Of course, the night would belong to the Mets' clean-up hitter, Lucas Duda, who supplied all of New York's offense with two solo home runs and a run-scoring double in the Mets' 3-2 win over the Nationals, moving them just a single game out of first place in an up-for-grabs NL Eastern division.
But despite Cespedes' off-night at the plate (and one in which he would understandably be a bit nervous), the news of his arrival sold the place out and had Mets' fans as loud as they've been in nearly a decade. Cespedes gives the Mets hope and should make every hitter in their line-up better. He'll give Duda more fastballs and run-scoring opportunities. Opposing pitchers can no longer pitch around Duda as they did much of the first half.
Mets' fans have to hope Cespedes' arrival will be more Keith Hernandez (in '83) or Mike Piazza (in '98) than George Foster ('82) or Bobby Bonilla ('92).
I still believe the Mets need one more big bat to truly be able to compete with the elite teams of the National League. Maybe David Wright will be the answer when he returns, but I'm not so optimistic we'll see him again this season nor will he be the same player of his prime. But they are now positioned to win more games than they were a week ago with Cespedes in the lineup.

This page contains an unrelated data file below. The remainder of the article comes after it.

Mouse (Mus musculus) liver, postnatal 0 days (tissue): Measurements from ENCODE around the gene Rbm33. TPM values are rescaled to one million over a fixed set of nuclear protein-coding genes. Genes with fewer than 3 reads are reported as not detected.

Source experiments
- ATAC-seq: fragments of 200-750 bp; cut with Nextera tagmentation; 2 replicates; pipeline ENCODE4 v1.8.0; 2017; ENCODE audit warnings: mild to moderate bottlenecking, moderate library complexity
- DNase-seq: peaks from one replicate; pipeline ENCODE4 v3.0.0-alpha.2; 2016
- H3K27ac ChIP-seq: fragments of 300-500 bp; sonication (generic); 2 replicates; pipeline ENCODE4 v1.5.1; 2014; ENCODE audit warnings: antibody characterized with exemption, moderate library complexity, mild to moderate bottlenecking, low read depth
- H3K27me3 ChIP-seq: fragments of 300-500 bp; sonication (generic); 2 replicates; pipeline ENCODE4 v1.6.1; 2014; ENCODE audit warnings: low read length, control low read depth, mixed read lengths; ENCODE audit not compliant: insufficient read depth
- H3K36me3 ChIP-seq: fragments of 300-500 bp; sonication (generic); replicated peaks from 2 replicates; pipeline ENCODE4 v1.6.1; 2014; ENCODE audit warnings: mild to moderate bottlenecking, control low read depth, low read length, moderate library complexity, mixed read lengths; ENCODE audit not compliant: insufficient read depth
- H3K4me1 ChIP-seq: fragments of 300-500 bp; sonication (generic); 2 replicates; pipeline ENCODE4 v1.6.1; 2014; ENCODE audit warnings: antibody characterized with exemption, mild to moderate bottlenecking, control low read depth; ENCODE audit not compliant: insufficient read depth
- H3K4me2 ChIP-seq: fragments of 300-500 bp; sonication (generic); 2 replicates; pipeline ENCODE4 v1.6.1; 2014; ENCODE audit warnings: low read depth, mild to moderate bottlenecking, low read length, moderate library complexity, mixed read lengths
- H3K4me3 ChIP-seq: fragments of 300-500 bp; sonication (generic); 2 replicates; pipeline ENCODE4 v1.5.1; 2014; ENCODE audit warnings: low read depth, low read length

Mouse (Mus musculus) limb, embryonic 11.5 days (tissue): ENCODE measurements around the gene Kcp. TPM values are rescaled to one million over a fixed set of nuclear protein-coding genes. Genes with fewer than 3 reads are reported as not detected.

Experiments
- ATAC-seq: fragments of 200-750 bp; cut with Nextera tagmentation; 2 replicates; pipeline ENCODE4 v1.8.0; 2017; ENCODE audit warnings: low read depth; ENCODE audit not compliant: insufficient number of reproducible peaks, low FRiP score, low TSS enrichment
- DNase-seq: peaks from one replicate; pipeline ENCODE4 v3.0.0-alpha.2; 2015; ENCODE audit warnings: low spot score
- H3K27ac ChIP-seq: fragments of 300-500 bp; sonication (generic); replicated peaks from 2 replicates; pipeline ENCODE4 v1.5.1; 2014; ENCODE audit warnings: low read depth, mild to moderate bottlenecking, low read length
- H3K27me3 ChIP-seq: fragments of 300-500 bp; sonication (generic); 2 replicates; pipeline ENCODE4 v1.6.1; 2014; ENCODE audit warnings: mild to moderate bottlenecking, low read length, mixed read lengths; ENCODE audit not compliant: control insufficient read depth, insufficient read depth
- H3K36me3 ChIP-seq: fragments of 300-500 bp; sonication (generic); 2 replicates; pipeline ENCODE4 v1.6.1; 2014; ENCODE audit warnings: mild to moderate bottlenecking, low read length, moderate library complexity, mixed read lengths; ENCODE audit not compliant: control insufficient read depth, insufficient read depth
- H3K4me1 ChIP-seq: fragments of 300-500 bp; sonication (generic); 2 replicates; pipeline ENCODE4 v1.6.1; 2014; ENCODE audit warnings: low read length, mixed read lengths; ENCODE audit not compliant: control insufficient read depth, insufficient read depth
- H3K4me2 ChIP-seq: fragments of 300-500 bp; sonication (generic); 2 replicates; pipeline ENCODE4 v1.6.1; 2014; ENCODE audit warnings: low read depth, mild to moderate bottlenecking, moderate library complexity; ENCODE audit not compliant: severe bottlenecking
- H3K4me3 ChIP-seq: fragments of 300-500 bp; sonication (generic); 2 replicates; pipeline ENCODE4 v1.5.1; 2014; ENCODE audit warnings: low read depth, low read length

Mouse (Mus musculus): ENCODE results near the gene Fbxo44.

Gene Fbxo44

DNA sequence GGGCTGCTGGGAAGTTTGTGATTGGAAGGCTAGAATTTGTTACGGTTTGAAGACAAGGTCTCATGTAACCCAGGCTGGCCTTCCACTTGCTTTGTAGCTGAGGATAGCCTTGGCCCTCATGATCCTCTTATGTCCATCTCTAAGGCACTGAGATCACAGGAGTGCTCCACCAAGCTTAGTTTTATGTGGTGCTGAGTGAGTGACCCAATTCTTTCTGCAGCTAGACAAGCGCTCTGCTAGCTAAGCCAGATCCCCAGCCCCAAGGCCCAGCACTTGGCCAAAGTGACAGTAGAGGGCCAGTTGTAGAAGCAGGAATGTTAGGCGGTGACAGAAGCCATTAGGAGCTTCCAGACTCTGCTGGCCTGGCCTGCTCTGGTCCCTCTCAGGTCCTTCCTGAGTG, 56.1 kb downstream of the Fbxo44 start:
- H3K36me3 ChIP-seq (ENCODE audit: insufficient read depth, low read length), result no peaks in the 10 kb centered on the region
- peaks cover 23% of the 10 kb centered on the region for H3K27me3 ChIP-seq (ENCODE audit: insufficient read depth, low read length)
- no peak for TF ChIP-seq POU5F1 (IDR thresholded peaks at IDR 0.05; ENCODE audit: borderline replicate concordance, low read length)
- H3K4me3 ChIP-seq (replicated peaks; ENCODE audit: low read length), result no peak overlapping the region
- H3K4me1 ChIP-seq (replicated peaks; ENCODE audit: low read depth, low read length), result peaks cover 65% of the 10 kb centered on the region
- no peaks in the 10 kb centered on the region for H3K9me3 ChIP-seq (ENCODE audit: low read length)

Ownership should take note: How many tickets did Cespedes sell last night and will continue to sell if the Mets make a run in the final two months of the season? You've got to spend money to make money and, in New York, if you do and are competitive, the fans will come. The Mets once drew three million fans in their heyday. They can do it again.